Misty Essex marshes hide tales of smuggling
THE BLEAK and wild marshlands of Essex hide fascinating tales of night-time smuggling. During the 18th century, when the illegal trade industry was enjoying a massive boom, all sorts of luxuries were hauled off boats along the county s coast and smuggled
THE BLEAK and wild marshlands of Essex hide fascinating tales of night-time smuggling.
During the 18th century, when the illegal trade industry was enjoying a massive boom, all sorts of luxuries were hauled off boats along the county's coast and smuggled across the marsh.
With its maze of tidal creeks and tributaries and few inhabitants the marshland was the perfect terrain for transporting goods unnoticed.
Last week historian William Tyler shared some of his knowledge and passion on the subject, as he held a Essex Smugglers and Ghosts talk at St Mary's Church Hall, in Grafton Road, Dagenham.
You may also want to watch:
William told a captive audience how whole communities were involved in 18th century Essex's black economy - young and old, rich and poor, labourers and landowners. And those who weren't physically involved in the smuggling would usually turn a blind eye to the practice.
Pubs would often be used to hide the goods, which ranged from tea and silk to gin and brandy.
- 1 Jo Richardson pupils offered 'hug in a mug' in lockdown
- 2 Views sought on next stage of Gascoigne Estate's redevelopment
- 3 Tributes to 'much-loved' volunteer with a passion for Dagenham history
- 4 Tot with cancer enjoys 'brilliant' fun day outside home in Dagenham
- 5 London mayoral candidate 'fined' after digital campaign bus visits Dagenham
- 6 Is the Becontree estate in Barking and Dagenham really a Covid hotspot?
- 7 Barking and Dagenham's Holocaust Memorial Day plans unveiled
- 8 'Help people find moments of beauty within the trauma': BHRUT chaplain supports staff during pandemic
- 9 Hundreds of shops found not complying with Covid rules
- 10 Man recalled to prison after persistent anti-social behaviour in Dagenham cul de sac
"Many had deep cellars which were perfect for storing the goods" said William. "A lot of pubs actually made more money from the smuggling trade than they did from selling alcohol."
One pub which regularly hid smuggled items was the Ferry Inn on Rainham marshes (open between 1630 and 1925.)
What may take some by surprise is that churches were also popular hiding spots.
"You can't imagine churches being involved can you? But many were. Inside Frinton Parish Church, for example, there was a curtain which divided the building into two. One side of the curtain was used to hold services and the other side was used to store the smuggled goods."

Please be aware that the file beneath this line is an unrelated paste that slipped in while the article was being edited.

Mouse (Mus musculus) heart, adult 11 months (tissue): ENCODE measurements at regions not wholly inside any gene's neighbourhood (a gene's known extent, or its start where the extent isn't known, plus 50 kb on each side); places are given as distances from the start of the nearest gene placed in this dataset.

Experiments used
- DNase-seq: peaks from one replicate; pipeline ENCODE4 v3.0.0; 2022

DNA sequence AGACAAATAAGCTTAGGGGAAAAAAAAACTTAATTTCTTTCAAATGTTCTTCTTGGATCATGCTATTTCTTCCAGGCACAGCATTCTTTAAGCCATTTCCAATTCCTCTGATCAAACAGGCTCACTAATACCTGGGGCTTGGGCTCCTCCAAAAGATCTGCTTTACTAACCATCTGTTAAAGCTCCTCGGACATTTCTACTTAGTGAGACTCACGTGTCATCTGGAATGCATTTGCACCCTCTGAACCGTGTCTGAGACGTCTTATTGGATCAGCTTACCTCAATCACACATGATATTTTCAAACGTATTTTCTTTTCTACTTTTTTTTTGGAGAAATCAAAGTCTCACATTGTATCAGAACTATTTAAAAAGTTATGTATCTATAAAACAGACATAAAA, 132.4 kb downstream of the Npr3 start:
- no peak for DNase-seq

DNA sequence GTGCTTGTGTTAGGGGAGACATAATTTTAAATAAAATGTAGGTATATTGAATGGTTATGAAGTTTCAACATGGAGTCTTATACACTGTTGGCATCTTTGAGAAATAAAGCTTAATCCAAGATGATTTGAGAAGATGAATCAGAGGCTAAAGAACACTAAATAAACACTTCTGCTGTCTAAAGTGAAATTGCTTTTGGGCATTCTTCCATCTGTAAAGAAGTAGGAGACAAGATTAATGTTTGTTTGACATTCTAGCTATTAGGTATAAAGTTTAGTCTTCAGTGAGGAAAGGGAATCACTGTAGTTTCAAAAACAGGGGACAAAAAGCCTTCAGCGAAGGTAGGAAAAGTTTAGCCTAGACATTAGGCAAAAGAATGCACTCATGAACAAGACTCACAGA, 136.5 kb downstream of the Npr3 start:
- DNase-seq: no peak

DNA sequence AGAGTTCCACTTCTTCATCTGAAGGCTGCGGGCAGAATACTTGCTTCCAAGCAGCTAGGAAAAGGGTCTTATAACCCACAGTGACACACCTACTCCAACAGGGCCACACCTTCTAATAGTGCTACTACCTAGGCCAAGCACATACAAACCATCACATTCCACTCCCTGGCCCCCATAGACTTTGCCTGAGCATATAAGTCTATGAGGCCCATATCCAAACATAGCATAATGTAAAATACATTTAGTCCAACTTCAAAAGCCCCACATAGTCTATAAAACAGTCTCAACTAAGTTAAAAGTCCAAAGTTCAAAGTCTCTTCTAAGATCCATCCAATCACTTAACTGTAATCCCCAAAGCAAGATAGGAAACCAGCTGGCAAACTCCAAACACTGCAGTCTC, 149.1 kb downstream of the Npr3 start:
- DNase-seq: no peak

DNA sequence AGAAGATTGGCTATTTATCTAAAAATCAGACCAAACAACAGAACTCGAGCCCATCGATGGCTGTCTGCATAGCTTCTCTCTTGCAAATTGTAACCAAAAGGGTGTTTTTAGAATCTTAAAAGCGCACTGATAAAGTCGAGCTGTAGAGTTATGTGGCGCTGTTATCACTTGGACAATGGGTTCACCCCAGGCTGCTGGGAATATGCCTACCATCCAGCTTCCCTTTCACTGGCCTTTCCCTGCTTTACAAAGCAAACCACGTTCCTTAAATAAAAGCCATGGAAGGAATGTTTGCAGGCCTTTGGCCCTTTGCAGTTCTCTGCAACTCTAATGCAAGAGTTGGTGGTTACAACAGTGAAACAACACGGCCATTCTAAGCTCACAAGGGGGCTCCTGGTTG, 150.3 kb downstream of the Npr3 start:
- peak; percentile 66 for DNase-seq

The government did do their best to crack down on the sneaky smugglers - but with little success.
One smuggler who cleverly outwitted a group of custom officials was a man named Hard Apple Blythe from Paglesham.
William said: "Blythe and his crew were coming back on his cutter (type of boat), when he was spotted by custom officials.
"He knew there was no way he could escape them so he allowed the men on board. Blythe then said to the officials: "Lets have one last drink together and while we do my lads will move all our goods on to your boat."
So the officials accepted a drink, while they watched Blythe's men transfer the goods. This drink was followed by another and another and another...
"Eventually the custom men, feeling rather merry, got back on their boat and sailed away. Blythe's boat carried on towards the shore - but this time their boat was a lot lower in the water.
"For what the officials hadn't noticed in their drunkenness was that Blythe's men, after moving the goods on to the custom boat, had then taken them back again, together with all the other goods that the officials had seized before."
The county's smugglers and their accomplices used a number of other tactics to fool the authorities - one of the most popular was to exploit people's belief in ghosts.
At Hadleigh Castle phantoms known as the White Lady and the Black Man were often seen walking the grounds. But, oddly enough, they were almost always spotted about the same time as the arrival of some liquor cases.
Another famous ghost who appeared across Essex and in bordering Suffolk, was an enormous and terrifying dog called Black Shuck.
According to William, a man named William Fell came across this beast one night as he was riding his horse along an isolated road. Fell described the dog, which followed him for 13 minutes, as being "as big as a cart, with eyes like lamps." Something suggests this ghostly animal may not have been so ghostly after all.
As he concluded his talk, William said it was important to preserve the county's marshes and its coastline.
He said: "There is so much fascinating social history and folklore in this landscape, which has changed very little since the 18th century. Just by taking a walk across the marshes you can almost imagine yourself transported back to the time when smugglers roamed the area."
"We have a wonderful natural heritage on our doorstep - it's vital we don't lose it."
Last week's talk was organised by Friends of Valence House. For information on future talks and historical outings please call (020) 8598 8470 or 01708 769946. The group is on the look out for younger volunteers (below 60.) If you are interested please call the numbers above.